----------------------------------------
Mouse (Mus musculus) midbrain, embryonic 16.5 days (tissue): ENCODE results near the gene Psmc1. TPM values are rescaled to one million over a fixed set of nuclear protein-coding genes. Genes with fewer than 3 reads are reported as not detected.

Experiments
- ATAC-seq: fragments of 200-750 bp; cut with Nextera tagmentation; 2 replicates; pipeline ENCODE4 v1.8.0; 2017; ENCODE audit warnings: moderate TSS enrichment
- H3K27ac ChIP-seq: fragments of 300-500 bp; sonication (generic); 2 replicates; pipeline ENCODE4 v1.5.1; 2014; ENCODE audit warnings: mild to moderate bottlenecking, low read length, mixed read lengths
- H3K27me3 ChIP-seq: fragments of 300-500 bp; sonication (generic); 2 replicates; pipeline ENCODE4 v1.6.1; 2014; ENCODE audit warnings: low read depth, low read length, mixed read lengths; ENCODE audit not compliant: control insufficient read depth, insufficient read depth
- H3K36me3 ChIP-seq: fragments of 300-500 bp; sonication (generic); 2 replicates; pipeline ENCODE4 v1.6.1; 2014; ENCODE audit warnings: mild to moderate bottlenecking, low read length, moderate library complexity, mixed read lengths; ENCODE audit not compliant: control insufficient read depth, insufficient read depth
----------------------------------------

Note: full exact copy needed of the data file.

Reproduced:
Mouse (Mus musculus) midbrain, embryonic 16.5 days (tissue): ENCODE results near the gene Psmc1. TPM values are rescaled to one million over a fixed set of nuclear protein-coding genes. Genes with fewer than 3 reads are reported as not detected.

Experiments
- ATAC-seq: fragments of 200-750 bp; cut with Nextera tagmentation; 2 replicates; pipeline ENCODE4 v1.8.0; 2017; ENCODE audit warnings: moderate TSS enrichment
- H3K27ac ChIP-seq: fragments of 300-500 bp; sonication (generic); 2 replicates; pipeline ENCODE4 v1.5.1; 2014; ENCODE audit warnings: mild to moderate bottlenecking, low read length, mixed read lengths
- H3K27me3 ChIP-seq: fragments of 300-500 bp; sonication (generic); 2 replicates; pipeline ENCODE4 v1.6.1; 2014; ENCODE audit warnings: low read depth, low read length, mixed read lengths; ENCODE audit not compliant: control insufficient read depth, insufficient read depth
- H3K36me3 ChIP-seq: fragments of 300-500 bp; sonication (generic); 2 replicates; pipeline ENCODE4 v1.6.1; 2014; ENCODE audit warnings: mild to moderate bottlenecking, low read length, moderate library complexity, mixed read lengths; ENCODE audit not compliant: control insufficient read depth, insufficient read depth